On Integrity in Reviewing

Image credit: OtherRealisms (Flickr)

On Integrity in Reviewing

After my trip to New York City, I attended the ICDM conference in Atlantic City. I presented my paper Learning Semantic Similarity for Very Short Texts at the ReLSD workshop on Saturday - which stands for Representation Learning for Semantic Data. The workshop was organized by a.o. Patrick Gallinari and hosted by Sheng Gao, and some important names on the (tentative) program committee’s list were the Bengio brothers, Ronan Collobert, Hugo Larochelle, Yann Lecun and Jason Weston (pardon me if I have forgotten some).

The paper was initially sent as a poster submission to a top conference in information retrieval, but got rejected. In fact, the paper was accepted by the first three reviewers, who, in a meta-review, agreed that

“[The] work presented in this short paper [is] interesting. While there were some minor concerns about the potential impact of the work and the details of the experimental evaluation, the reviewers felt that this makes for a good short paper. This paper should spark some good discussions at the poster session.”

Well, yaay, that’s what a poster session is all about, no?

However, the chairs decided to reject my paper in the end. Why? I decided to send an e-mail to the chairs, who responded quickly:

“Once all the reviews and the metareview were in, [we] did a first round of quality control to examine papers that were borderline […] Your paper fell in this category. There was substantial disagreement among the reviewers, with the expert reviewer being more negative than the two reviewers with less expertise. The metareviewer’s recommendation was based on the first three reviews only.”

Okay, I agree, the reviewers disagreed (oxymoron score +1 !). I got an accept, weak accept, and weak reject (which is still a weak accept when averaged), but the last reviewer had indicated being an expert in the field.

The e-mail, however, went on:

“We then brought in a second expert reviewer. This expert reviewer recommended to reject your paper. After re-calibrating the scores for your paper with the scores for other papers, we decided not to accept your paper. Unfortunately, at that stage we could no longer reach the first metareviewer. A second metareview explaining the decision has now been added for your paper.”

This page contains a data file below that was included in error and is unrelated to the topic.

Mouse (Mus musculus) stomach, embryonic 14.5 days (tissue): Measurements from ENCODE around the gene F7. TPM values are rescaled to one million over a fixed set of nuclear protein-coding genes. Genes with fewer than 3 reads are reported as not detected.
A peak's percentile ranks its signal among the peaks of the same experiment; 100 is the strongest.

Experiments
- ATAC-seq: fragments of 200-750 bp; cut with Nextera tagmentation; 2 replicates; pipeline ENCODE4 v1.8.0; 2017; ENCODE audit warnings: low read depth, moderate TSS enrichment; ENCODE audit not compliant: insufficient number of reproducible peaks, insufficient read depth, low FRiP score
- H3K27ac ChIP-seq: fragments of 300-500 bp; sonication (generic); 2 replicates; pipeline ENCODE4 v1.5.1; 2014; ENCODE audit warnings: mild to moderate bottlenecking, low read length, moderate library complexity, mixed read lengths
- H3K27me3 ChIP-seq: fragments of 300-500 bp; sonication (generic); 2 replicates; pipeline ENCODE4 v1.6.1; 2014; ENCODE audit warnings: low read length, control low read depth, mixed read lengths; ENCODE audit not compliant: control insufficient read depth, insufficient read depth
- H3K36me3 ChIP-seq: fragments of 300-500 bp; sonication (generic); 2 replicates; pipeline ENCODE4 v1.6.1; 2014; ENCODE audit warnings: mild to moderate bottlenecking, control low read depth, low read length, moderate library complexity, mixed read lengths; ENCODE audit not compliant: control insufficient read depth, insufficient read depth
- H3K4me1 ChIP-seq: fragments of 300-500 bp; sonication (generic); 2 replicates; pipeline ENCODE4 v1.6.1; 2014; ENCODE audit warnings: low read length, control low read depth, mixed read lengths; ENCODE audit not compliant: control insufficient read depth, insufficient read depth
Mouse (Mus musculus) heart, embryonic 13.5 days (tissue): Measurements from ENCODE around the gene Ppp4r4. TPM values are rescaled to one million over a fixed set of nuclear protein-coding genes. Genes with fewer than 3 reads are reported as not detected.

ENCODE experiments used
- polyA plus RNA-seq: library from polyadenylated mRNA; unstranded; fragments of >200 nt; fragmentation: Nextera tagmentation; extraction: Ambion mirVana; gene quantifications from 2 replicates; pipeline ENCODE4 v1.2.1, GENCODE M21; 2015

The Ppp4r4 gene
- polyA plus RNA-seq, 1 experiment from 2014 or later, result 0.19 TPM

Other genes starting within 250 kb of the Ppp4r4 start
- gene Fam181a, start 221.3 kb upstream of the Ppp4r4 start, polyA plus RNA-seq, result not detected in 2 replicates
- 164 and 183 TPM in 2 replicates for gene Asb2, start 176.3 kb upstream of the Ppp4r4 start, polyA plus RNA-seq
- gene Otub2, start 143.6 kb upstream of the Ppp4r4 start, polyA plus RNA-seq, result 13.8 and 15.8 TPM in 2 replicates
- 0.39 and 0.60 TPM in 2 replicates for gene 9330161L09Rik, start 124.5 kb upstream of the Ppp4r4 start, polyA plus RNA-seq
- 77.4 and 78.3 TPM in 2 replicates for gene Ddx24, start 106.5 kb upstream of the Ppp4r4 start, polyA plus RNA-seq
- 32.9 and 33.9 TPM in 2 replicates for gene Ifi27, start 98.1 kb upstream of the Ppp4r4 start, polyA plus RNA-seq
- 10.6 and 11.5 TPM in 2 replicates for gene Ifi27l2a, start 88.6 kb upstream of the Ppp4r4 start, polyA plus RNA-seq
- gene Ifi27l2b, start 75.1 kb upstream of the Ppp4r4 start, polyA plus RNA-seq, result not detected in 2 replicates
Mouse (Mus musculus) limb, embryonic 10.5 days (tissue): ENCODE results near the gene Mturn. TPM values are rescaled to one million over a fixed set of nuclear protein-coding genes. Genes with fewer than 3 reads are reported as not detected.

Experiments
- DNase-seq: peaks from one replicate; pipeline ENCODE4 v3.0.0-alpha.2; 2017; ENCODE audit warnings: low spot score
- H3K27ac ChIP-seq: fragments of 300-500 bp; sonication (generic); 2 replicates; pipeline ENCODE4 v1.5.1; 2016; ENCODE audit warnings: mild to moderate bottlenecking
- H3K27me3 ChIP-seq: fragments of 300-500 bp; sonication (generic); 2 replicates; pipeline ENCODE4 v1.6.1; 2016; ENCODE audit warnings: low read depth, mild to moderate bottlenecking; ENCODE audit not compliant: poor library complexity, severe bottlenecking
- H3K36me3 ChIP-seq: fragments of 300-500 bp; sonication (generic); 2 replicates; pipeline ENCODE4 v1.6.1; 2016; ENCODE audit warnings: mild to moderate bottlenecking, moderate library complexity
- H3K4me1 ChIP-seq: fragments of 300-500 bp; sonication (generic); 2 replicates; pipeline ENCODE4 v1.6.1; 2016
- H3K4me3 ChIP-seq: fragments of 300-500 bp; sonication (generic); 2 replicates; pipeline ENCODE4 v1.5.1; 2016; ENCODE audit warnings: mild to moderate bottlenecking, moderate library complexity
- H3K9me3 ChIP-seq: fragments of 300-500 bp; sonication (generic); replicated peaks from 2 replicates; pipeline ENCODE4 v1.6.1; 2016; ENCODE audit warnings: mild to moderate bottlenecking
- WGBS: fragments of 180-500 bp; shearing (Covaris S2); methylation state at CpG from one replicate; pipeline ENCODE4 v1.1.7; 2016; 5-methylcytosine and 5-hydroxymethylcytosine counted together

Wait, what? Bringing in a fourth (expert!) reviewer? Rejecting my paper based (only) on this review? After that, not being able to contact the first meta-reviewer - I mean, really? And then a second meta-review just appearing out of thin air (which, above all, greatly resembled the e-mail the chairs had just sent to me)?

At this point it was already half past midnight, and, being tired, I accepted the e-mail as it came. I sent a short, polite message back: “Thank you for your investigation and the explanation.” My paper just needs more experiments, some overall improvements, and a better motivational context to get accepted at a major conference. But the story is not finished yet.

Coffee helps the paper reviewing process
Coffee helps the paper reviewing process. Image courtesy: Steve Hanna (Flickr).

A month later the titles of the accepted papers were published on the conference’s website. I went through the list, looking for potentially related work and interesting applications. It is at this point I came across a paper, submitted by someone from the conference chair; in fact, the very person I sent an e-mail to after the reviews had come in. I was surprised, the subject of this paper greatly resembled my own rejected paper’s subject. Even the title was somewhat similar. I skimmed the paper, and indeed, we both tried to solve the same kind of problems in short text similarity; luckily the authors used different techniques than I did.

I am going to let you draw your own conclusions. Did the chair person write the second meta-review him-/herself? Did he/she deliberately reject my paper in favour of his or her own? It is known that papers from conference organizers or chairs are always represented in a high number compared to papers from other organizations and research groups. This was the case at ICDM, and will probably have been the case at the other conference as well. But is this a sound practice?

Notice how I did not link any specific person or event to this story. As this is a plea for integrity in reviewing and science and general, I try to be a sound person myself. This is also not an incentive to start an argument over the entire issue. This is the addressing of a general problem in paper reviewing.

Despite the entire story, we decided to clean up the paper given the comments from the original reviewers - which only took a day or so. We added some extra experiments, motivations and context, and we sent it to the ReLSD workshop I talked to you about earlier. If you are interested in the paper itself, you can currently find it only on arXiv, as it has not appeared yet on IEEE Xplore.

As always, you can leave comments below!

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